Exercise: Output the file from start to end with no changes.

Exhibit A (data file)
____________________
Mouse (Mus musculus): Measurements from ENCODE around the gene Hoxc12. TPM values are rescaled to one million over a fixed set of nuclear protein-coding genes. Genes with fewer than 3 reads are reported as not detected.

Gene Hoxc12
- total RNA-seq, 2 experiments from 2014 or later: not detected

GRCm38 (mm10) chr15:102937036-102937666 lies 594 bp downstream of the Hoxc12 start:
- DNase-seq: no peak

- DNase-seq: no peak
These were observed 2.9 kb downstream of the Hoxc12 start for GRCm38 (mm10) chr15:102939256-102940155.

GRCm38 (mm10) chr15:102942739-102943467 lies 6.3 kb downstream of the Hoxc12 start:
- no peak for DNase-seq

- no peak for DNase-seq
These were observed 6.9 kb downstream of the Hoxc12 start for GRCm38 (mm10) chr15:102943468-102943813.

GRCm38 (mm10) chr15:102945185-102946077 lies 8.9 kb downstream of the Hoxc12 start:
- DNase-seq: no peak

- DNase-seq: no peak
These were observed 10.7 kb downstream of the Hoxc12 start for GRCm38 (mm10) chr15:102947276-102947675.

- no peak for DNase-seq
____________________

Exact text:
Mouse (Mus musculus): Measurements from ENCODE around the gene Hoxc12. TPM values are rescaled to one million over a fixed set of nuclear protein-coding genes. Genes with fewer than 3 reads are reported as not detected.

Gene Hoxc12
- total RNA-seq, 2 experiments from 2014 or later: not detected

GRCm38 (mm10) chr15:102937036-102937666 lies 594 bp downstream of the Hoxc12 start:
- DNase-seq: no peak

- DNase-seq: no peak
These were observed 2.9 kb downstream of the Hoxc12 start for GRCm38 (mm10) chr15:102939256-102940155.

GRCm38 (mm10) chr15:102942739-102943467 lies 6.3 kb downstream of the Hoxc12 start:
- no peak for DNase-seq

- no peak for DNase-seq
These were observed 6.9 kb downstream of the Hoxc12 start for GRCm38 (mm10) chr15:102943468-102943813.

GRCm38 (mm10) chr15:102945185-102946077 lies 8.9 kb downstream of the Hoxc12 start:
- DNase-seq: no peak

- DNase-seq: no peak
These were observed 10.7 kb downstream of the Hoxc12 start for GRCm38 (mm10) chr15:102947276-102947675.

- no peak for DNase-seq